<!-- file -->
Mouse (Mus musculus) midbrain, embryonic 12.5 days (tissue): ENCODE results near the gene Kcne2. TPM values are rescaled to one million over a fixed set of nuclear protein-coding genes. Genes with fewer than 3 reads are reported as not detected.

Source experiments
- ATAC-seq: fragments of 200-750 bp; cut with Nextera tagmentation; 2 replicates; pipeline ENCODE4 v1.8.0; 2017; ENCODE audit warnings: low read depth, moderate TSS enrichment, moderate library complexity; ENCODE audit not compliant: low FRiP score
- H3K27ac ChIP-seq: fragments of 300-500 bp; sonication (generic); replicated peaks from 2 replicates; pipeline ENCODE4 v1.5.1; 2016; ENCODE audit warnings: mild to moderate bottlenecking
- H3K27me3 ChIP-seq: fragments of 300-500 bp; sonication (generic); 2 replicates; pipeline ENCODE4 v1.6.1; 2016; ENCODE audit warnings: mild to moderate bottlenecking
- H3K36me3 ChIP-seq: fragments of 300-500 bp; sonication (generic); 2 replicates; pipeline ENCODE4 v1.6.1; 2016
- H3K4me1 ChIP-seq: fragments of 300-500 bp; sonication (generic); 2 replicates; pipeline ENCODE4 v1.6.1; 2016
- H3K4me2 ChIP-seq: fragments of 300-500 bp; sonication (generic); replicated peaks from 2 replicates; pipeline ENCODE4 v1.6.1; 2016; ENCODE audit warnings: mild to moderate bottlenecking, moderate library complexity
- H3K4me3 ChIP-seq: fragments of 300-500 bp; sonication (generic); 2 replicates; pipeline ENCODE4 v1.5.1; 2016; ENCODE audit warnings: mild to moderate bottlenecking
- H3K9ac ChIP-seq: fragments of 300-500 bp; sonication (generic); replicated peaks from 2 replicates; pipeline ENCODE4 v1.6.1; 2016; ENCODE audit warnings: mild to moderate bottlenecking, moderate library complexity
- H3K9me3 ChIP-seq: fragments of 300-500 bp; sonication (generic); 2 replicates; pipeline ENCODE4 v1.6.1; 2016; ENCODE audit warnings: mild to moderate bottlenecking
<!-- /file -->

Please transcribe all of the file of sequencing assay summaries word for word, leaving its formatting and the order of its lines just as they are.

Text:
Mouse (Mus musculus) midbrain, embryonic 12.5 days (tissue): ENCODE results near the gene Kcne2. TPM values are rescaled to one million over a fixed set of nuclear protein-coding genes. Genes with fewer than 3 reads are reported as not detected.

Source experiments
- ATAC-seq: fragments of 200-750 bp; cut with Nextera tagmentation; 2 replicates; pipeline ENCODE4 v1.8.0; 2017; ENCODE audit warnings: low read depth, moderate TSS enrichment, moderate library complexity; ENCODE audit not compliant: low FRiP score
- H3K27ac ChIP-seq: fragments of 300-500 bp; sonication (generic); replicated peaks from 2 replicates; pipeline ENCODE4 v1.5.1; 2016; ENCODE audit warnings: mild to moderate bottlenecking
- H3K27me3 ChIP-seq: fragments of 300-500 bp; sonication (generic); 2 replicates; pipeline ENCODE4 v1.6.1; 2016; ENCODE audit warnings: mild to moderate bottlenecking
- H3K36me3 ChIP-seq: fragments of 300-500 bp; sonication (generic); 2 replicates; pipeline ENCODE4 v1.6.1; 2016
- H3K4me1 ChIP-seq: fragments of 300-500 bp; sonication (generic); 2 replicates; pipeline ENCODE4 v1.6.1; 2016
- H3K4me2 ChIP-seq: fragments of 300-500 bp; sonication (generic); replicated peaks from 2 replicates; pipeline ENCODE4 v1.6.1; 2016; ENCODE audit warnings: mild to moderate bottlenecking, moderate library complexity
- H3K4me3 ChIP-seq: fragments of 300-500 bp; sonication (generic); 2 replicates; pipeline ENCODE4 v1.5.1; 2016; ENCODE audit warnings: mild to moderate bottlenecking
- H3K9ac ChIP-seq: fragments of 300-500 bp; sonication (generic); replicated peaks from 2 replicates; pipeline ENCODE4 v1.6.1; 2016; ENCODE audit warnings: mild to moderate bottlenecking, moderate library complexity
- H3K9me3 ChIP-seq: fragments of 300-500 bp; sonication (generic); 2 replicates; pipeline ENCODE4 v1.6.1; 2016; ENCODE audit warnings: mild to moderate bottlenecking